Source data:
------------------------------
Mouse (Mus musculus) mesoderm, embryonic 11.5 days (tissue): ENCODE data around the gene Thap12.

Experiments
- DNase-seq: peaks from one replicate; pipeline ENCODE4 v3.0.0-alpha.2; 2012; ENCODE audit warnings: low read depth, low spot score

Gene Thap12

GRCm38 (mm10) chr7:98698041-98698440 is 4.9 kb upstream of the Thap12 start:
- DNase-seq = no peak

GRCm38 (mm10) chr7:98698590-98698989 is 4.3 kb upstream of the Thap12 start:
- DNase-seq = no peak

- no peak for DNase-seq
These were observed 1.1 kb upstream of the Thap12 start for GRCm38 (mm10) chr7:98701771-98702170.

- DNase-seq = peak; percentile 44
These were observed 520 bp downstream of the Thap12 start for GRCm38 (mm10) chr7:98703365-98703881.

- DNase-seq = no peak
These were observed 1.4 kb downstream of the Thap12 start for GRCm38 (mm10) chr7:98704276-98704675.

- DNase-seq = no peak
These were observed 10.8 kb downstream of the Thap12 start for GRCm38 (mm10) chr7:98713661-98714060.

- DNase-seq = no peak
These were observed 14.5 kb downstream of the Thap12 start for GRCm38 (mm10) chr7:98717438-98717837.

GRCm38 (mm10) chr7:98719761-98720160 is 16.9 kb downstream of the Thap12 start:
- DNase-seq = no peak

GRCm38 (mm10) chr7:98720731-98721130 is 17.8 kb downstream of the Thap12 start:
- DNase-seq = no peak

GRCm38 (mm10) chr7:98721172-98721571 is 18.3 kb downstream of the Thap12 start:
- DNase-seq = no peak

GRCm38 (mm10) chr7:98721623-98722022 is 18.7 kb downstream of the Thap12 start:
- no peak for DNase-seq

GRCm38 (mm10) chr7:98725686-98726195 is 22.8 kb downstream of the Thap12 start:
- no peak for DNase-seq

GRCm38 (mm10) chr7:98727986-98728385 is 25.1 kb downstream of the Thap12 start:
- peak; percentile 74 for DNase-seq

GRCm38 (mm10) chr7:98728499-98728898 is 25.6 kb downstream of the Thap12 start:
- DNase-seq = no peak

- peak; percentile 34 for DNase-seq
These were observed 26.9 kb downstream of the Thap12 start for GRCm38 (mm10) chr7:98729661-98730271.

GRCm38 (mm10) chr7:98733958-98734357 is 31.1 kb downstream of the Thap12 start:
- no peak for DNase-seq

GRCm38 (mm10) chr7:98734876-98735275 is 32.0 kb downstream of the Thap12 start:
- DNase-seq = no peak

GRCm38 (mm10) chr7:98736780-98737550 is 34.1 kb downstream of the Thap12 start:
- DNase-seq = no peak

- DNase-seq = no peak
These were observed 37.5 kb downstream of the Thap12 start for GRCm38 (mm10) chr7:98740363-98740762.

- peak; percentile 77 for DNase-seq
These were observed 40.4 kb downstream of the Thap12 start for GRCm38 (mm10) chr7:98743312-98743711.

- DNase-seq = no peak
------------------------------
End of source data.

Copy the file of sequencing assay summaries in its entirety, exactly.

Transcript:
Mouse (Mus musculus) mesoderm, embryonic 11.5 days (tissue): ENCODE data around the gene Thap12.

Experiments
- DNase-seq: peaks from one replicate; pipeline ENCODE4 v3.0.0-alpha.2; 2012; ENCODE audit warnings: low read depth, low spot score

Gene Thap12

GRCm38 (mm10) chr7:98698041-98698440 is 4.9 kb upstream of the Thap12 start:
- DNase-seq = no peak

GRCm38 (mm10) chr7:98698590-98698989 is 4.3 kb upstream of the Thap12 start:
- DNase-seq = no peak

- no peak for DNase-seq
These were observed 1.1 kb upstream of the Thap12 start for GRCm38 (mm10) chr7:98701771-98702170.

- DNase-seq = peak; percentile 44
These were observed 520 bp downstream of the Thap12 start for GRCm38 (mm10) chr7:98703365-98703881.

- DNase-seq = no peak
These were observed 1.4 kb downstream of the Thap12 start for GRCm38 (mm10) chr7:98704276-98704675.

- DNase-seq = no peak
These were observed 10.8 kb downstream of the Thap12 start for GRCm38 (mm10) chr7:98713661-98714060.

- DNase-seq = no peak
These were observed 14.5 kb downstream of the Thap12 start for GRCm38 (mm10) chr7:98717438-98717837.

GRCm38 (mm10) chr7:98719761-98720160 is 16.9 kb downstream of the Thap12 start:
- DNase-seq = no peak

GRCm38 (mm10) chr7:98720731-98721130 is 17.8 kb downstream of the Thap12 start:
- DNase-seq = no peak

GRCm38 (mm10) chr7:98721172-98721571 is 18.3 kb downstream of the Thap12 start:
- DNase-seq = no peak

GRCm38 (mm10) chr7:98721623-98722022 is 18.7 kb downstream of the Thap12 start:
- no peak for DNase-seq

GRCm38 (mm10) chr7:98725686-98726195 is 22.8 kb downstream of the Thap12 start:
- no peak for DNase-seq

GRCm38 (mm10) chr7:98727986-98728385 is 25.1 kb downstream of the Thap12 start:
- peak; percentile 74 for DNase-seq

GRCm38 (mm10) chr7:98728499-98728898 is 25.6 kb downstream of the Thap12 start:
- DNase-seq = no peak

- peak; percentile 34 for DNase-seq
These were observed 26.9 kb downstream of the Thap12 start for GRCm38 (mm10) chr7:98729661-98730271.

GRCm38 (mm10) chr7:98733958-98734357 is 31.1 kb downstream of the Thap12 start:
- no peak for DNase-seq

GRCm38 (mm10) chr7:98734876-98735275 is 32.0 kb downstream of the Thap12 start:
- DNase-seq = no peak

GRCm38 (mm10) chr7:98736780-98737550 is 34.1 kb downstream of the Thap12 start:
- DNase-seq = no peak

- DNase-seq = no peak
These were observed 37.5 kb downstream of the Thap12 start for GRCm38 (mm10) chr7:98740363-98740762.

- peak; percentile 77 for DNase-seq
These were observed 40.4 kb downstream of the Thap12 start for GRCm38 (mm10) chr7:98743312-98743711.

- DNase-seq = no peak